2012 July: Dough Doctor

One aspect of pizza dough production that just doesn’t go away is that of flavored or herb infused dough. A number of years ago, several of the big box chains offered herb-flavored doughs. Then a lot of the independents got into the act, too. The trend waxed and waned over the years, but this time it appears to have come with some baggage –– today, herb and flavored doughs have captured the attention of industrial suppliers who want to make the use of various herbs and flavoring materials easier and more flavorful than ever before. If successful, flavored doughs may take on a whole new personality and level of acceptance in the months to come.

When making flavored doughs we must keep in mind that both garlic and onion need to be used in moderation as they can soften or weaken the dough. It is suggested that the combined level for both of these ingredients not exceed 0.15 percent of the total flour weight in the dough. To find what this weight should be, use your calculator and enter the flour weight –– preferably in ounces –– and then press “x” followed by 0.15. Next, press the “%” key and read the answer in the display window. Remember, it will be expressed in the same weight measures that the flour was given in. For example, if you are using

25 pounds of flour, the calculation would look like this: 25 x 16 = 400-ounces of flour; 400 x 0.15 press the “%” key and read 0.6 ounces of combined onion and garlic powder. If a level greater than this is added, you will need to make adjustments to the way you handle and manage your dough to accommodate the increased softness and weakness. If you are already using an L-cysteine, or dead yeast-based dough softener, you should be able to replace all or a portion of it with the onion, and/or garlic powder, thus getting the flavor and dough softening all at the same time and (possibly saving you a few pennies in the process).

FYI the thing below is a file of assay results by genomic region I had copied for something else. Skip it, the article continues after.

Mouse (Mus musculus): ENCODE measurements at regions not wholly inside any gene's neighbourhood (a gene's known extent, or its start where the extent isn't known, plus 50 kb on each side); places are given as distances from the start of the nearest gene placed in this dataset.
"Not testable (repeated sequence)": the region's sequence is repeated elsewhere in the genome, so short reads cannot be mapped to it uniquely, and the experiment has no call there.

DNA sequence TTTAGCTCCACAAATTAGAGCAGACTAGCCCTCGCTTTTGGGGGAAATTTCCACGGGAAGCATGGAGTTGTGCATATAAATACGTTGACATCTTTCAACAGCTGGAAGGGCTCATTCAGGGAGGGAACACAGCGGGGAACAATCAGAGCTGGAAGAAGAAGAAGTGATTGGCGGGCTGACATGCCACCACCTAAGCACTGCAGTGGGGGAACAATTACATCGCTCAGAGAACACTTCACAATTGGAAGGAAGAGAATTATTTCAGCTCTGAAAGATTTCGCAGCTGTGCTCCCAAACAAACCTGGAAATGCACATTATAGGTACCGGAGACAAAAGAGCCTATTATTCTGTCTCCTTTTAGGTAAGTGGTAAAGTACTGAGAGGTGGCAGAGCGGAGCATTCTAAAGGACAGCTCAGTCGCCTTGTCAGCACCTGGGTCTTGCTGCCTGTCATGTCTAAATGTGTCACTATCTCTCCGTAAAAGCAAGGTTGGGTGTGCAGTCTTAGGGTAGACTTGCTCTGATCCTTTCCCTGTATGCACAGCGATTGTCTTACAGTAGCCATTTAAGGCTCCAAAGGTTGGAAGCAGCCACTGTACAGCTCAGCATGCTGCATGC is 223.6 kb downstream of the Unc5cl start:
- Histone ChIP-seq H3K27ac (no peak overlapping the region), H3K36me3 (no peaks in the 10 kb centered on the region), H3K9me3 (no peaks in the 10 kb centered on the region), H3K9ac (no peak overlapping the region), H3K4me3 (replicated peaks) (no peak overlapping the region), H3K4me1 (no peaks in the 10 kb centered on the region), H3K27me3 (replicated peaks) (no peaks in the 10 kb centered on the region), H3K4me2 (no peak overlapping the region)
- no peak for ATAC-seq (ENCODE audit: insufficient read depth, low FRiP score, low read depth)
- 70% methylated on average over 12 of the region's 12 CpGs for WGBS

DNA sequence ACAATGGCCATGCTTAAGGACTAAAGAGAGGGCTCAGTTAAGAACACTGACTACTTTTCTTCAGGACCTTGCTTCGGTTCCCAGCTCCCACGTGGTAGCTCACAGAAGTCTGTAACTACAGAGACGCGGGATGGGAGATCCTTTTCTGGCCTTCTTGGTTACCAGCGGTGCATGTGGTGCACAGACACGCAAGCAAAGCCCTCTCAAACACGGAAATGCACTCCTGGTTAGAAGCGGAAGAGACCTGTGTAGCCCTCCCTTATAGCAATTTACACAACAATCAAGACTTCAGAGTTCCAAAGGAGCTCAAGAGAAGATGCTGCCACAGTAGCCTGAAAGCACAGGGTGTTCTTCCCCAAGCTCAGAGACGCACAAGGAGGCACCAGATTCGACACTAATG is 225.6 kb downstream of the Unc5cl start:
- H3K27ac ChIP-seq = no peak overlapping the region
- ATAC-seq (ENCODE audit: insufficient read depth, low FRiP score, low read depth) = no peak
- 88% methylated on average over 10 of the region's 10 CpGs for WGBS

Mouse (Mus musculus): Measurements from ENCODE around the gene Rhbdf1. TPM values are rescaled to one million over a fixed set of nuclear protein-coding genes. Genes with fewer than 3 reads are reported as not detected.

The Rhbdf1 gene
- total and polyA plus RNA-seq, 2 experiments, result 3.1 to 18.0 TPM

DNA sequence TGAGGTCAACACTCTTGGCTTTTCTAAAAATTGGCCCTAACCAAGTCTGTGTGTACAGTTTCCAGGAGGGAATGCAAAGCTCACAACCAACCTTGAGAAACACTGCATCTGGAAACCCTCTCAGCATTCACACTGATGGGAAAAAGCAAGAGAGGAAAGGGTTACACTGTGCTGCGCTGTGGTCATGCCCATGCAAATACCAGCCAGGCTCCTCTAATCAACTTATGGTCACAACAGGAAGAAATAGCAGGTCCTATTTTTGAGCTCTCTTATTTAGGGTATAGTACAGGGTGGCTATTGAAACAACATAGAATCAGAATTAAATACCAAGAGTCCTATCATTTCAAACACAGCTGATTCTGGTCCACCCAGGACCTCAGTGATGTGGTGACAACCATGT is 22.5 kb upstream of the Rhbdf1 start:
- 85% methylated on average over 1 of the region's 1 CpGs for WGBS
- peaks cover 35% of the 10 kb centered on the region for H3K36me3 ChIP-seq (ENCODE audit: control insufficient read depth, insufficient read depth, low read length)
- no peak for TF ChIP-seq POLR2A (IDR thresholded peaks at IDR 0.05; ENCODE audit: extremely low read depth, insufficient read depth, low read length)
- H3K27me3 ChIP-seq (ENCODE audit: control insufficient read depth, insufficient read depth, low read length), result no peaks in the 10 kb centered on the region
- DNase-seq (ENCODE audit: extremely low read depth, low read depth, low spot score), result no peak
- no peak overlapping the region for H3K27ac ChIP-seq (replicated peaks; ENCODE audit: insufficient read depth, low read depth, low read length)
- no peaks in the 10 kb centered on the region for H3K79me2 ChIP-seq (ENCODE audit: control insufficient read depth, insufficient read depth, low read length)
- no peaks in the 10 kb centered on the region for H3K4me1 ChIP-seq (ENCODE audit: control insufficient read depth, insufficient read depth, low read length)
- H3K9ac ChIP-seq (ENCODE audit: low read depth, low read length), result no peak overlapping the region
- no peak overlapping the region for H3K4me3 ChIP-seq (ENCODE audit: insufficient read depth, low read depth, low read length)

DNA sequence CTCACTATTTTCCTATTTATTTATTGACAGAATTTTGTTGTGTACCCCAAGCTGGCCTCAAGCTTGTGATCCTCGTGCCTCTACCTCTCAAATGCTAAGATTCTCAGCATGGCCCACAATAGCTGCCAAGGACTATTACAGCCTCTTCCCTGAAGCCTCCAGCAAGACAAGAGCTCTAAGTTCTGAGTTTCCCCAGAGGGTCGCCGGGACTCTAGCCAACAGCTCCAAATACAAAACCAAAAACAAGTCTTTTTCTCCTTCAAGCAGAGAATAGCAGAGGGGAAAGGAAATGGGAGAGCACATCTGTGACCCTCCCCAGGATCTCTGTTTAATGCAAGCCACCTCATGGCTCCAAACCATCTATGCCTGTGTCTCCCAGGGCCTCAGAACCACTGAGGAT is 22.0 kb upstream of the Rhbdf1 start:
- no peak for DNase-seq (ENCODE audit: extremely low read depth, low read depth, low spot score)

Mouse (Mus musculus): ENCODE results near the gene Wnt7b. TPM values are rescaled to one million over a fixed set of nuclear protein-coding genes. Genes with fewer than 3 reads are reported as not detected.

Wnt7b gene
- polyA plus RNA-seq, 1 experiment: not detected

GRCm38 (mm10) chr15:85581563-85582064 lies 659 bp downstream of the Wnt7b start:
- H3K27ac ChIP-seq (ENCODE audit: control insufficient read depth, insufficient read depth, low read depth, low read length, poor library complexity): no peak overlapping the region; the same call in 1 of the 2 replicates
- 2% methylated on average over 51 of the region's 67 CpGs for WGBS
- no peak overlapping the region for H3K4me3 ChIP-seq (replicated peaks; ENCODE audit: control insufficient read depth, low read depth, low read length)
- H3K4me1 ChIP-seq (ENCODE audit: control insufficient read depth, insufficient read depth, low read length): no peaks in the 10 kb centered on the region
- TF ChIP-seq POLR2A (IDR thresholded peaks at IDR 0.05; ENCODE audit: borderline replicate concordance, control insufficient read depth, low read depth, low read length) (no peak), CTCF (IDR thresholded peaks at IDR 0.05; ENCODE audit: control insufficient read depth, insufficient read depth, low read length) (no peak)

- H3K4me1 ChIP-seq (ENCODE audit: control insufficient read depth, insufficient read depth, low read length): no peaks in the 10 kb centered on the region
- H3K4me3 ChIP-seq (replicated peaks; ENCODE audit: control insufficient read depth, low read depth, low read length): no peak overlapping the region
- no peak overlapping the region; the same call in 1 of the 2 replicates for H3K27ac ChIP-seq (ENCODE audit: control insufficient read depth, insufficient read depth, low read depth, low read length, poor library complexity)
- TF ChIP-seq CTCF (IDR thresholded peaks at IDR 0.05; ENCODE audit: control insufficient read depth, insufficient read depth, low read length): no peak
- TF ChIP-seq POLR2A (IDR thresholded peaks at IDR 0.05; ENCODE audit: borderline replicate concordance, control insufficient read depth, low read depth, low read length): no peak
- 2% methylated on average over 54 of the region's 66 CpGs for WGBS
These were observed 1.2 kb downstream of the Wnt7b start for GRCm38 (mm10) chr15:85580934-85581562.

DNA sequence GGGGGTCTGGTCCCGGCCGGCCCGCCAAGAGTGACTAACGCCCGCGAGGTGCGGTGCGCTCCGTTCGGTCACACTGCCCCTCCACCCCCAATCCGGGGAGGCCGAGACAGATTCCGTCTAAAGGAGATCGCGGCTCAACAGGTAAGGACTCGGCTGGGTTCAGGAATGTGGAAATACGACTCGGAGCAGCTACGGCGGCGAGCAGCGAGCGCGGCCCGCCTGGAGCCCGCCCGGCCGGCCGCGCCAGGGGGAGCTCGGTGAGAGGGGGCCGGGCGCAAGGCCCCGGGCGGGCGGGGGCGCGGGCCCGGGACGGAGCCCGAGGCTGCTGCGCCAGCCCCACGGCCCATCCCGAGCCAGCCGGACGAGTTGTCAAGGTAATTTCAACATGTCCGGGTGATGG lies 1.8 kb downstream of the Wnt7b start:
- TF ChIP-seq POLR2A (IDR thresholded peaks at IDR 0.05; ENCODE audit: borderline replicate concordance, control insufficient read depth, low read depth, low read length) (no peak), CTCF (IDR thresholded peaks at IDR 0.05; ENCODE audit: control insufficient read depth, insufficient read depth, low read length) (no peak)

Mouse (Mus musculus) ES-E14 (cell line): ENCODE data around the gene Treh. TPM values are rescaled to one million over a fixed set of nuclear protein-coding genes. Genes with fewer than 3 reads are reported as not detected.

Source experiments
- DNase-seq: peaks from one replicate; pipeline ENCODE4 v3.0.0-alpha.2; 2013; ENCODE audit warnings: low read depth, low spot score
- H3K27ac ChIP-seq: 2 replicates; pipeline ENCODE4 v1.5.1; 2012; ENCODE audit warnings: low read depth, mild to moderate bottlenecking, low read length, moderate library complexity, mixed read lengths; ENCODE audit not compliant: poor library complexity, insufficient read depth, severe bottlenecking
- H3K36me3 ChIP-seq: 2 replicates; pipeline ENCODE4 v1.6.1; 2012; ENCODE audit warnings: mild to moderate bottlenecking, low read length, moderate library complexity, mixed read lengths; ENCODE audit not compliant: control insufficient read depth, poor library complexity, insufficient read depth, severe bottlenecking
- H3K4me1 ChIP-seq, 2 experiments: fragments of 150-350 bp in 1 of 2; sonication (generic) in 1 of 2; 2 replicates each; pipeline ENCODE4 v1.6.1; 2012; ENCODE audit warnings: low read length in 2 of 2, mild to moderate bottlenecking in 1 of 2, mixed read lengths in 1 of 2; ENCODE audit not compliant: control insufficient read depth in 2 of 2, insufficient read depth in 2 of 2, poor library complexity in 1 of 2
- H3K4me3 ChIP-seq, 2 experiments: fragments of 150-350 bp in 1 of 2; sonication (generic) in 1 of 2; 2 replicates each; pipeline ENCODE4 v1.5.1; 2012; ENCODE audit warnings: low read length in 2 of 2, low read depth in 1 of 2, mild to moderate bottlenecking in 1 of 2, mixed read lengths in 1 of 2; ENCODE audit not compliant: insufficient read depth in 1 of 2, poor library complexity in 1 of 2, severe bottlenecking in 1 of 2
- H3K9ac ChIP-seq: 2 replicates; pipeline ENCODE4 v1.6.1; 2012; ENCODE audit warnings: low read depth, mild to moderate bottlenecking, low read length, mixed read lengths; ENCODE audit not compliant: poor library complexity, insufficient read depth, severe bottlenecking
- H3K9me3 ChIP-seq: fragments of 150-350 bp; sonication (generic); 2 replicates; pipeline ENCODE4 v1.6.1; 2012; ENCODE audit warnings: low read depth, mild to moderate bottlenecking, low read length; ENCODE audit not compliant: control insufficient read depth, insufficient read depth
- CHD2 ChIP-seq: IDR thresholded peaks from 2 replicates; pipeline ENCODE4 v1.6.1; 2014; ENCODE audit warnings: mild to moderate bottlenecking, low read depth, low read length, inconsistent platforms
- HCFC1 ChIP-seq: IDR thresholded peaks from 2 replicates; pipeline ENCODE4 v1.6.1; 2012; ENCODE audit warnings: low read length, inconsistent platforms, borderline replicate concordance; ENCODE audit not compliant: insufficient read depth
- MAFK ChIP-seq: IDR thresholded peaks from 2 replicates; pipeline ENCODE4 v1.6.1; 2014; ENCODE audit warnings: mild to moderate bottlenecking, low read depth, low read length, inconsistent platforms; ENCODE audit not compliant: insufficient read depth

No such precautions need to be taken with any of the other ingredients commonly used to flavor the dough/crust such as oregano, basil, pepper, sun-dried tomato, Parmesan cheese, Romano cheese, olives, rosemary, red and green peppers, etc. Sun-dried tomato is the only one of these that comes to mind as needing any special handling or treatment prior to addition to the dough. These need to be presoaked in oil (preferably olive oil) for several hours or overnight. Failure to do so will result in the tomatoes having all of the textural properties of little pieces of leather in the dough. Any of the other herbs can be added just as they are. They will hydrate from the moisture in the dough and give off a wonderful flavor and aroma as a result of the baking process. All of those little pieces of red and green will also provide an interesting and somewhat rustic appearance to the dough that compliments its unique flavor.